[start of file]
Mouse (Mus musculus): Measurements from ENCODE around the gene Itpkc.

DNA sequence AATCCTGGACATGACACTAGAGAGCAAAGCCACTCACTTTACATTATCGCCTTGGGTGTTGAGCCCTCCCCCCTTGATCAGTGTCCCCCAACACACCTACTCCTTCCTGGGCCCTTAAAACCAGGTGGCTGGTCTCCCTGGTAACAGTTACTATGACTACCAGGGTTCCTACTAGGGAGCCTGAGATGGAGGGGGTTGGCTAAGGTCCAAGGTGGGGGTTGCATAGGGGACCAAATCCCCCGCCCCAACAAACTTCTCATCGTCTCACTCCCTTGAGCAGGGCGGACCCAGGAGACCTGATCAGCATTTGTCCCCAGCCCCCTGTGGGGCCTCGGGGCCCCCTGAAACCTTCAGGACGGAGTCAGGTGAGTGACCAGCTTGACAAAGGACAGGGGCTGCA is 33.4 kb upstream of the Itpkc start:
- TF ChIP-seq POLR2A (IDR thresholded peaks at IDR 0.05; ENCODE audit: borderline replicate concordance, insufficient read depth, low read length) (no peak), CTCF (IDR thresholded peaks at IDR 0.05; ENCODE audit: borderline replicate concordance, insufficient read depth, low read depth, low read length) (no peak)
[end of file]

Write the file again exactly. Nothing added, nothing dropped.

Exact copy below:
Mouse (Mus musculus): Measurements from ENCODE around the gene Itpkc.

DNA sequence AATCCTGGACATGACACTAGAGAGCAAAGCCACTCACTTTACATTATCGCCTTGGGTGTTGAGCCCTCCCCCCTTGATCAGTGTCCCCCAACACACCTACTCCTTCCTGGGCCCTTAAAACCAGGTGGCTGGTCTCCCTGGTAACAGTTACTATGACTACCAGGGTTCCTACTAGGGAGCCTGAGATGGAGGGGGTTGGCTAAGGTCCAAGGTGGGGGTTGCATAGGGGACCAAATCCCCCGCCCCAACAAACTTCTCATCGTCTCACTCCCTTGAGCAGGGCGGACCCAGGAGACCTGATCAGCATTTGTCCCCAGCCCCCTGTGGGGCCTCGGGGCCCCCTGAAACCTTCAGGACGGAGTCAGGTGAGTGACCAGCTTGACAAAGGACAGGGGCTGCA is 33.4 kb upstream of the Itpkc start:
- TF ChIP-seq POLR2A (IDR thresholded peaks at IDR 0.05; ENCODE audit: borderline replicate concordance, insufficient read depth, low read length) (no peak), CTCF (IDR thresholded peaks at IDR 0.05; ENCODE audit: borderline replicate concordance, insufficient read depth, low read depth, low read length) (no peak)